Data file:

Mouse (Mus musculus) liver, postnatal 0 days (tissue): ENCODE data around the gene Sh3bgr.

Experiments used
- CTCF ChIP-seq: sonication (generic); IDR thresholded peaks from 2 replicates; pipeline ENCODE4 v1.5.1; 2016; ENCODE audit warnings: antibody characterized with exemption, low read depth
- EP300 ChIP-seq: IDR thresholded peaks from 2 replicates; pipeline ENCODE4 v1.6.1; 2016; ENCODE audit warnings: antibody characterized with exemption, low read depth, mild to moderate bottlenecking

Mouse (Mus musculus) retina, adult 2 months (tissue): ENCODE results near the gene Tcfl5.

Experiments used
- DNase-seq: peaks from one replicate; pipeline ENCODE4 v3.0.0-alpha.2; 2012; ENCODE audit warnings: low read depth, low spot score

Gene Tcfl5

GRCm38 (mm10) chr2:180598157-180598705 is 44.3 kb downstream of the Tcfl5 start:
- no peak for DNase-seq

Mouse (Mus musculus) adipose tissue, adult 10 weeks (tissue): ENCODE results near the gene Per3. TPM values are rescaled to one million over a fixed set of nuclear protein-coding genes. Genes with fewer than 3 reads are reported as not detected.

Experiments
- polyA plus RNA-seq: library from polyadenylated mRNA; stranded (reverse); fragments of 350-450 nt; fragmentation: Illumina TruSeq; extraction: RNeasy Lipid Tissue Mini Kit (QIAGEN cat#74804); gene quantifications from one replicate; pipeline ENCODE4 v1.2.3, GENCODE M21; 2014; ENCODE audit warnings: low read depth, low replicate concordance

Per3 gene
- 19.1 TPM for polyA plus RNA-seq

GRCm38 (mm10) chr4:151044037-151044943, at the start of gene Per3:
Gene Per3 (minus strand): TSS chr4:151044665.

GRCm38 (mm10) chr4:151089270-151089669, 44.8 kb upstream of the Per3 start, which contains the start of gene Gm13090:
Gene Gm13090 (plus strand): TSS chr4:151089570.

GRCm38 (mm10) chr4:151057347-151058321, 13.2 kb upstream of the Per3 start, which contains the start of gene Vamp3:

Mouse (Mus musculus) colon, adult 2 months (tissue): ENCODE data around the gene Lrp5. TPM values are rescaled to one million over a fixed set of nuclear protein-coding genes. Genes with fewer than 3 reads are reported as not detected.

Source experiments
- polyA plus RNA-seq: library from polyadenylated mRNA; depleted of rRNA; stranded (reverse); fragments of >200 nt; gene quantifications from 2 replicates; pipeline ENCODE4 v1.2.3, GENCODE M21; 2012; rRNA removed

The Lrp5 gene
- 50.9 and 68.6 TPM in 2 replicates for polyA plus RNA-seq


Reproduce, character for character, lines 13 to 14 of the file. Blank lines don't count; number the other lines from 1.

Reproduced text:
- polyA plus RNA-seq: library from polyadenylated mRNA; stranded (reverse); fragments of 350-450 nt; fragmentation: Illumina TruSeq; extraction: RNeasy Lipid Tissue Mini Kit (QIAGEN cat#74804); gene quantifications from one replicate; pipeline ENCODE4 v1.2.3, GENCODE M21; 2014; ENCODE audit warnings: low read depth, low replicate concordance

Per3 gene